A Reflection on Pre-Service Training: Part 2, Daily Schedule
What has my daily schedule been like as a PC trainee? What is the typical daily schedule like for Indonesians?
Indonesia wakes up early. I generally get out of bed between 4:30-5:00. If I’m tired, I’ll sleep in to 6:00. I’ve been feeling lazy this past week because I haven’t been waking up until 5:30. Part of the reason that I wake up at 4:30 is because the first call to prayer announces itself quite boldly at 4:30. This seems like an absurdly early time to broadcast a public address, but some Indonesians are awake long before the call to prayer. I’ve heard rumors that the Pasar Besar (lit. ‘Big Market’) down the street starts opening up as early as 1:00 am, and I’ve heard from a reliable source that a solid crew of vendors are there by 3:00 am. The earliest I’ve been there is 6:00, and commerce was in full swing. Some stalls were nearly completely depleted of their goods.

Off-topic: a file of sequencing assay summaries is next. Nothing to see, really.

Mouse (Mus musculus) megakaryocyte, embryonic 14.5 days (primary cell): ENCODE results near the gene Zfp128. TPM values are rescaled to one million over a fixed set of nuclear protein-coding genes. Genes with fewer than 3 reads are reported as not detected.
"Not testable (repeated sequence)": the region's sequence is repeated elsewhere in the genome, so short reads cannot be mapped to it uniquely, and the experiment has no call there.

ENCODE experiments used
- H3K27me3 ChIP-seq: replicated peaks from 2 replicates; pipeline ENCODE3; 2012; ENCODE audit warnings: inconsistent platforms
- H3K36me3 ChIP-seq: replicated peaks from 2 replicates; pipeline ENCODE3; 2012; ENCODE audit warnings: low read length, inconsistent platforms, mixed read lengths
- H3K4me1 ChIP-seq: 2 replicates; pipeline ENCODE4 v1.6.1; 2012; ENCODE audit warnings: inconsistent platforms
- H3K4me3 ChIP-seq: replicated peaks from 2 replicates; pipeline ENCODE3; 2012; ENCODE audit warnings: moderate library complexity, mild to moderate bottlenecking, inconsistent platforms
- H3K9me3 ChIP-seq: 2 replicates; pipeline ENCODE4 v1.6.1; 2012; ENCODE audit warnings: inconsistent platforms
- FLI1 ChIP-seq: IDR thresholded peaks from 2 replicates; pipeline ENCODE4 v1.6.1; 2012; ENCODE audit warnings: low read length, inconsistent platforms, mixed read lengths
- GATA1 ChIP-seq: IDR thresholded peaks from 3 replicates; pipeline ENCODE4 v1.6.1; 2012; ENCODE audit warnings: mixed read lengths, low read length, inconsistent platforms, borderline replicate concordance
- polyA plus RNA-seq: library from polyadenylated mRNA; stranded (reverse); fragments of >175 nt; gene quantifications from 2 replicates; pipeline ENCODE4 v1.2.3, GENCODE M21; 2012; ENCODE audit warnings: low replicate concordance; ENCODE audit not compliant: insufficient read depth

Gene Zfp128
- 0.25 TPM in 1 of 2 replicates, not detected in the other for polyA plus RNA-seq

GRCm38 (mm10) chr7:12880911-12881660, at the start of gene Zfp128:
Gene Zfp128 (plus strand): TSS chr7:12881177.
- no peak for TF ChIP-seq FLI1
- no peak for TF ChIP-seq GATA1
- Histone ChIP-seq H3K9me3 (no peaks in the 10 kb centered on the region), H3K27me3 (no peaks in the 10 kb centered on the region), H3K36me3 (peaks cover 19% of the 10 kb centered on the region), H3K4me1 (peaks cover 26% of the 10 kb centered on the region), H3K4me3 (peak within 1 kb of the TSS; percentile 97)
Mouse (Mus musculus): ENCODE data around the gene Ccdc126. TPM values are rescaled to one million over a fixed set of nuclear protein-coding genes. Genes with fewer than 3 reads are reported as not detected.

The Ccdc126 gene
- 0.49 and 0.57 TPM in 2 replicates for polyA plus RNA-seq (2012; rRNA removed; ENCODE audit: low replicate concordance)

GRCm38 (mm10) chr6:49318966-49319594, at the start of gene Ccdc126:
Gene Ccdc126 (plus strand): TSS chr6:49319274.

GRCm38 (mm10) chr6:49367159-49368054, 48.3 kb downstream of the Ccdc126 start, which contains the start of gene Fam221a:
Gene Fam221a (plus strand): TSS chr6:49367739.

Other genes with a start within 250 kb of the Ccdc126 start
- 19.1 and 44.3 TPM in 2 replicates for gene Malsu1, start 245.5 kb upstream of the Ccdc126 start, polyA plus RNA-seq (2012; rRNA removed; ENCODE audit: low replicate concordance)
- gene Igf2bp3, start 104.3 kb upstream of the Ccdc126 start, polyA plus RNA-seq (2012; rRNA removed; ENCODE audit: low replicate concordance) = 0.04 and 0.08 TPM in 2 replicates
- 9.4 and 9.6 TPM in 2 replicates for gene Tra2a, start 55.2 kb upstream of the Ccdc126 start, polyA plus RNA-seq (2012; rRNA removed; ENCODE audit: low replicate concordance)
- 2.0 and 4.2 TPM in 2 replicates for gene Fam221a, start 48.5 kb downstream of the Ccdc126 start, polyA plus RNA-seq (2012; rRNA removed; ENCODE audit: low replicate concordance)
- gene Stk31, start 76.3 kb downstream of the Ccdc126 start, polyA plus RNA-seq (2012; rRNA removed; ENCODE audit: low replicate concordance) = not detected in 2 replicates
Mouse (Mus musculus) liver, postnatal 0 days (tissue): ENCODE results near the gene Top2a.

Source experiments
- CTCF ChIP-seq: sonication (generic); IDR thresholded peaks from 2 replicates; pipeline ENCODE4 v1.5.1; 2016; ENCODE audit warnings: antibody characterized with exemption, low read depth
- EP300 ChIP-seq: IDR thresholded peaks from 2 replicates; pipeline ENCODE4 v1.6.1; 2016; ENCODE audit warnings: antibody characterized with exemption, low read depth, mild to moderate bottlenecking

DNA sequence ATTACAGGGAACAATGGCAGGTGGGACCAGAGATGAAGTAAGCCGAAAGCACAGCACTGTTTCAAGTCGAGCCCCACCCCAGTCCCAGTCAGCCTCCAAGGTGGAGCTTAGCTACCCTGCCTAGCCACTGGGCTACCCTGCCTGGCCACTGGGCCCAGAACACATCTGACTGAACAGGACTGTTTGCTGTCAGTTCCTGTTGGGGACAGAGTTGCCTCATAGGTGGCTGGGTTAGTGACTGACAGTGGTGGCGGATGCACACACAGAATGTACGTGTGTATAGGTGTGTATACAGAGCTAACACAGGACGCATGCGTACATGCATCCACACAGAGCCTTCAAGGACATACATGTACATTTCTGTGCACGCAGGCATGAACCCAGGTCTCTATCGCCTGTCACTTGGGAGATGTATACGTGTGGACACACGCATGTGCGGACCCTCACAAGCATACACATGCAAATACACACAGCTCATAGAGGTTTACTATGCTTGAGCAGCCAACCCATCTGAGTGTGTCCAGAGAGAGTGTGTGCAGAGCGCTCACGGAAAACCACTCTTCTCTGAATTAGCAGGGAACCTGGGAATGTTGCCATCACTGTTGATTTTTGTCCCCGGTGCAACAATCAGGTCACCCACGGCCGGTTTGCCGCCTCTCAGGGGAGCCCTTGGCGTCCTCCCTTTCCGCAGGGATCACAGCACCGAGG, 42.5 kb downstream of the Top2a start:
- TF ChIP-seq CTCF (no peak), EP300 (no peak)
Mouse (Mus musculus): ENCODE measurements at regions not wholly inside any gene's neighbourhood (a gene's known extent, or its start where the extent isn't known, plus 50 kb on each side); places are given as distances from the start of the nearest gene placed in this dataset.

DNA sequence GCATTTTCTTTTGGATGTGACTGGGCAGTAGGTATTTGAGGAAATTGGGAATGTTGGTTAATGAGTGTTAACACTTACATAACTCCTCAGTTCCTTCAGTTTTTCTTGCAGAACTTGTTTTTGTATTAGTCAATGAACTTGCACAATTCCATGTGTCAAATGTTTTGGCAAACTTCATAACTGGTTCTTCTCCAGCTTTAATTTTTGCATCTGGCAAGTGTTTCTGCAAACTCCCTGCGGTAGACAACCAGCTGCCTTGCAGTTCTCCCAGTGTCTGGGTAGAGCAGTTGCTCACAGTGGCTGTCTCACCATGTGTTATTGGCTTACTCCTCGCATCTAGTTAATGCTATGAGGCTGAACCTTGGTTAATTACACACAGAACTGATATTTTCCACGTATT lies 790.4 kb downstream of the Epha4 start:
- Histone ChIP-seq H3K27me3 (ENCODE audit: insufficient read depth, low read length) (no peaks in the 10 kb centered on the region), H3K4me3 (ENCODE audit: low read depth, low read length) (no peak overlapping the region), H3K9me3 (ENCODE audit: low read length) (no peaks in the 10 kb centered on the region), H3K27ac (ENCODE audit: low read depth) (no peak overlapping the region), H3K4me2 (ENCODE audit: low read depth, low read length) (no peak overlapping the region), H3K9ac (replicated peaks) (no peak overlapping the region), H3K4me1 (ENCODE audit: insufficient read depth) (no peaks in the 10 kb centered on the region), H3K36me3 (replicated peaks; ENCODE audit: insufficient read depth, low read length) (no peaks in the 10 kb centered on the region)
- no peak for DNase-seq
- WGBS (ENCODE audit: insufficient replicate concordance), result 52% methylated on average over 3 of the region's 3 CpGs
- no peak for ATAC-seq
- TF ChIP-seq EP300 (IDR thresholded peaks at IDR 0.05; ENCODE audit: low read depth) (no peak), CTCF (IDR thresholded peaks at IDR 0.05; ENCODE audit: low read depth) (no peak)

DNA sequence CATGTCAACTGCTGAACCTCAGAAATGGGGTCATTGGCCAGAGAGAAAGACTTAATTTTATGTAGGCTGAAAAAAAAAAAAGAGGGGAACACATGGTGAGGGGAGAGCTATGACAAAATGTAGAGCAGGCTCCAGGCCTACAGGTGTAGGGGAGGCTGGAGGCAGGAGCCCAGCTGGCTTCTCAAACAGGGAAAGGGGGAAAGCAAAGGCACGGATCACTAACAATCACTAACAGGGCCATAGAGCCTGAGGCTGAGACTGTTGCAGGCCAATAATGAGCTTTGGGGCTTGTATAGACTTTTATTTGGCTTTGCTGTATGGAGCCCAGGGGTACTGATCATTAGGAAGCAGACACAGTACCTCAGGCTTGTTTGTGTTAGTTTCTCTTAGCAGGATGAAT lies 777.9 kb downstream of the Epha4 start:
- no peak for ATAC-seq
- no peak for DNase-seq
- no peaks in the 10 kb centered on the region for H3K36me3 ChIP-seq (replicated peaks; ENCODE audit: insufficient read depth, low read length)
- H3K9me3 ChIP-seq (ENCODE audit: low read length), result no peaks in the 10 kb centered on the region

Despite the early rise, it doesn’t seem Indonesians go to bed particularly early. My host mother, for example, only sleeps from about midnight to 4:30. Though I get up at the same time, I’m usually in bed by 9:30 pm. Throughout training, I haven’t spent too much time at the house during the day, but naps definitely seem to be a big part of the culture. Given what I’ve told you already, this shouldn’t be surprising.
School generally runs from 7:00 am to 1:00 in the afternoon on Mondays through Saturdays. The exact schedule will vary based on the school, and the Islamic schools generally end before noon on Friday so that students can go to the mosque for prayer.
During the ten week PST, Peace Corps kept our schedules pretty scheduled. Language classes ran from 8-12, and after a break for lunch and transportation, other cultural or professional development activities ran until 4:00 or 5:00 pm.